Chinese partners send protective gear to help Birmingham's COVID battle
University of Birmingham partners across China have joined forces to send protective equipment that medical and care staff in the West Midlands can use in the ongoing battle against coronavirus.
Eight partner institutions have pledged over 105,000 items of protective clothing – including masks, gloves, coveralls, and goggles – for use by doctors and nurses at Queen Elizabeth Hospital, Birmingham and other local medical services.
The first shipment of 2,000 particulate filter respirators, 10,000 surgical masks, 20,000 examination gloves and 500 protective coveralls has arrived at Queen Elizabeth Hospital from Sun Yat-sen First Affiliated Hospital, Guangzhou.
More equipment is on its way from Huazhong University of Science and Technology (HUST) in Wuhan; China Railway Rolling-Stock Corporation (CRRC); the Bioscience College of Nankai University in Tianjin; the Nanjing University of Aerospace and Aeronautics; East China University of Science and Technology in Shanghai; Southeast University in Nanjing; and the Women and Children’s Medical Centre in Guangzhou.
Among the incoming equipment are 4,800 face masks destined for Selly Oak Community Response to COVID-19 and GPs in the Selly Oak/Edgbaston area.
And a further 12,500 masks are pledged by Nankai University, Nanjing University of Aerospace and Aeronautics , East China University of Science and Technology and the Women and Children’s Medical Centre in Guangzhou. These will be given to care homes and residences for older adults run by Extracare, Sir Josiah Mason Trust and Bourneville Village Trust. Birmingham City Council will also distribute masks where the need is greatest.
Professor Sir David Eastwood, Vice-Chancellor and Principal of the University of Birmingham, says: “We are grateful to our friends in China for their thoughtful and enduring support which epitomises the spirit of friendship and co-operation within our many partnerships with Chinese institutions.
“The world faces a massive challenge to overcome the threat of coronavirus and these gifts will prove invaluable in protecting our NHS staff as they battle every day against this invidious disease.”
The University of Birmingham has forged valued partnerships with many of the best universities and research organisations in China – resulting in progressive, life-changing collaborations in Guangzhou, Nanjing, Shanghai, Beijing and other Chinese cities.
Professor Jon Frampton, Deputy Pro-Vice-Chancellor and Director of the University’s China Institute, comments: “We’re proud of our Chinese partnerships - forging lasting connections between some of the best minds in Birmingham and China to create progressive, life-changing collaborations.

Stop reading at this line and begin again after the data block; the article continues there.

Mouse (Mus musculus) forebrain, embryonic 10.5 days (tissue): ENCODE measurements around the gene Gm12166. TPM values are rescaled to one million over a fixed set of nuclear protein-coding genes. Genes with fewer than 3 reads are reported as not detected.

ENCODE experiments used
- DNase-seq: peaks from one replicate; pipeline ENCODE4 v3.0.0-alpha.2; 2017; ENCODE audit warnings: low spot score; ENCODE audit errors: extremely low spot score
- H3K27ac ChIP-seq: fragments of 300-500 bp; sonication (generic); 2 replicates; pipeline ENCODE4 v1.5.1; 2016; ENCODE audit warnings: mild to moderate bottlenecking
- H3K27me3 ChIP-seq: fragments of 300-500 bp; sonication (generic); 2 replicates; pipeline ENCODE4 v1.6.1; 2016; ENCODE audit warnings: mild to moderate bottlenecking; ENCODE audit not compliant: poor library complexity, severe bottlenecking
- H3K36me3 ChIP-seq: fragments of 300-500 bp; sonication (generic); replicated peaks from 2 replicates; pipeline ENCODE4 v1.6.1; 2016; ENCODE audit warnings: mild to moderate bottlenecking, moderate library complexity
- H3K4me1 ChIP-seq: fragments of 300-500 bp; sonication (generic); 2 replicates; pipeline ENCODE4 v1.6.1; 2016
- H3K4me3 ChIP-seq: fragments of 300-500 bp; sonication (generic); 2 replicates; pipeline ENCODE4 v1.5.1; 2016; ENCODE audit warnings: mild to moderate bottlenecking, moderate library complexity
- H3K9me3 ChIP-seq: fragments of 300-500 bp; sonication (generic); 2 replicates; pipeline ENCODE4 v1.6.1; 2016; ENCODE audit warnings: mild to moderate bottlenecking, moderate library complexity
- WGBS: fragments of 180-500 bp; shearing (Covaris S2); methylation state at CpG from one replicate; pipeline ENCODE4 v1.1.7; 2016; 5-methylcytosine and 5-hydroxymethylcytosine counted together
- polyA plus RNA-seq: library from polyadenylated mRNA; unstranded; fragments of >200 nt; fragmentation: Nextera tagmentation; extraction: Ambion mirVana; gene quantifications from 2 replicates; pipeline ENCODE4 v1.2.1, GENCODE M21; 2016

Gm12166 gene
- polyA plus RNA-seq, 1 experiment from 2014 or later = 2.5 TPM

“We greatly appreciate the generosity of our partners and anticipate that, together, we will make huge strides in combating disease and improving quality of life – not just for people in China, but also the UK and the rest of the world.”
As one of the major universities in the UK with a strong medical capability, the University of Birmingham has played an important role in supporting the UK government and the public in fighting the disease.
The University Hospitals Birmingham group have been treating very large numbers of patients, while researchers in the University’s College of Medical and Dental Sciences are heavily involved in expanding the virus screening capability for Public Health England - working day and night to find ways to combat the virus.
The Student Guild of the University has organised volunteer groups to help the community in need. Under current circumstances, the donations of protection materials and the support from our partner institutions are massively important.
Notes to editors:
- For more information, please contact Tony Moran, International Communications Manager, University of Birmingham on +44 (0)782 783 2312. For out-of-hours enquiries, please call +44 (0) 7789 921 165.
- The University of Birmingham is ranked amongst the world’s top 100 institutions, its work brings people from across the world to Birmingham, including researchers and teachers and more than 6,500 international students from over 150 countries. Health experts from the University of Birmingham are working with policymakers and doctors to improve healthcare for millions of people in southern China.
- The history of collaboration between China and the University of Birmingham dates back almost to the foundation of the University in 1901. The China Institute was created to reflect the University’s extensive academic activities its colleagues undertake in China.